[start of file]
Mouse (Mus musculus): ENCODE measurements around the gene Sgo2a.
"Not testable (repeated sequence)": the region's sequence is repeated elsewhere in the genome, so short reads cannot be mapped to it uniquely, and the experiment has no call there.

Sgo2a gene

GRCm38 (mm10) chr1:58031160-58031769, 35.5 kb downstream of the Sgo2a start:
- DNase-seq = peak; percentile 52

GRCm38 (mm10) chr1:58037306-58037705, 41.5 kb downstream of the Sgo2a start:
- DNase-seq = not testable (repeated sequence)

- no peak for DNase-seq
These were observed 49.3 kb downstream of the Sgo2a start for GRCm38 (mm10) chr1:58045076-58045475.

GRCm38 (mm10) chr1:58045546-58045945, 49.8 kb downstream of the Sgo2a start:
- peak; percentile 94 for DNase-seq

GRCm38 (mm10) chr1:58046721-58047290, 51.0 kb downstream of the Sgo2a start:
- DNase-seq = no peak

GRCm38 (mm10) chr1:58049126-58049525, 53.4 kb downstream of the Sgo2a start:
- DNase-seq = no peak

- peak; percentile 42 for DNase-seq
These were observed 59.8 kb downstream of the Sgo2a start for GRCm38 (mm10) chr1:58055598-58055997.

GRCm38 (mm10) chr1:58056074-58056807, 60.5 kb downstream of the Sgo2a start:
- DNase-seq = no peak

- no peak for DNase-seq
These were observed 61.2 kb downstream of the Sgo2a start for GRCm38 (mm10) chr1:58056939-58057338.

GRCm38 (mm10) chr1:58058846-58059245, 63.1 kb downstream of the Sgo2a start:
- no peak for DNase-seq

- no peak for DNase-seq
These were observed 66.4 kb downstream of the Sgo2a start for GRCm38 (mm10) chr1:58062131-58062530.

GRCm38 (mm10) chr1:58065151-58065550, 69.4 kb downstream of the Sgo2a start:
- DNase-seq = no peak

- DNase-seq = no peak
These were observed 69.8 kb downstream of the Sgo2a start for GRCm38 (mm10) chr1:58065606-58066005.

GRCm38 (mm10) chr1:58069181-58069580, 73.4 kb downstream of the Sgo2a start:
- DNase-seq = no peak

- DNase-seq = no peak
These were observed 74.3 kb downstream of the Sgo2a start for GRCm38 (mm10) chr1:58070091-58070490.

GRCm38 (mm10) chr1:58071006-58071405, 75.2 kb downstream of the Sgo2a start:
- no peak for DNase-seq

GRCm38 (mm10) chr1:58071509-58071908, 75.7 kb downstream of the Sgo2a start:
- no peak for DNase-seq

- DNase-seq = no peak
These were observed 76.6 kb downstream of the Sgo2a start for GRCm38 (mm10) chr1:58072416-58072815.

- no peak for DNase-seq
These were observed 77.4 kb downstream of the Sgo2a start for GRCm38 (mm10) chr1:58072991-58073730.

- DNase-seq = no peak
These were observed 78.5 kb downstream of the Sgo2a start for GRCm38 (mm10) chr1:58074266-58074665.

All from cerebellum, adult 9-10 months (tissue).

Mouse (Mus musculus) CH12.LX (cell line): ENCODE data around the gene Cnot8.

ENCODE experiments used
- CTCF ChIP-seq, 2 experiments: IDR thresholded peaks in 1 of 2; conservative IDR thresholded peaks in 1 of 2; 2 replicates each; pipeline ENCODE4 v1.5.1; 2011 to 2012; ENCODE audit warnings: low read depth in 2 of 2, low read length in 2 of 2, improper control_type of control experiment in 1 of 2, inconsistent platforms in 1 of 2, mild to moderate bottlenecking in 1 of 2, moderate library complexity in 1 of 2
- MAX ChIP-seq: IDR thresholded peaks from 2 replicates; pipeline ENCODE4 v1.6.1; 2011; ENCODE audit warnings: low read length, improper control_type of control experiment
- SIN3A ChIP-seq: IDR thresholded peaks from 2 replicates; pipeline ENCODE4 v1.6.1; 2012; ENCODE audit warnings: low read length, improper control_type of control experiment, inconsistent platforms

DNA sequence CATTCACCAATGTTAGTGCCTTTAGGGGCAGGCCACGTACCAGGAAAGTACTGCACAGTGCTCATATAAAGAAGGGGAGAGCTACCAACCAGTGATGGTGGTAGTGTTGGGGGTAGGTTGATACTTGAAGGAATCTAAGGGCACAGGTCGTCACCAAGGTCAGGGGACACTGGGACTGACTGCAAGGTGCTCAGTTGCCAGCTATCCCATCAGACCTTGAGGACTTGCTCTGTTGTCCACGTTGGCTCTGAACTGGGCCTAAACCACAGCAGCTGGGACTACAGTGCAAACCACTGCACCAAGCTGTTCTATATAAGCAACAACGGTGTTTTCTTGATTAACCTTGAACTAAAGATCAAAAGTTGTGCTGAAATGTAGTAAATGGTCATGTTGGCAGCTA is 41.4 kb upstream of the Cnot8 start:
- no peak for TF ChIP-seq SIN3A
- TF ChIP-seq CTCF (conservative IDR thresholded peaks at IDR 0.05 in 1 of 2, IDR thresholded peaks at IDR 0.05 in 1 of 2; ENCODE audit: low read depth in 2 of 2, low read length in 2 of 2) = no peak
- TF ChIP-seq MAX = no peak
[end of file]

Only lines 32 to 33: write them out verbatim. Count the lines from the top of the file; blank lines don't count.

- DNase-seq = no peak
These were observed 74.3 kb downstream of the Sgo2a start for GRCm38 (mm10) chr1:58070091-58070490.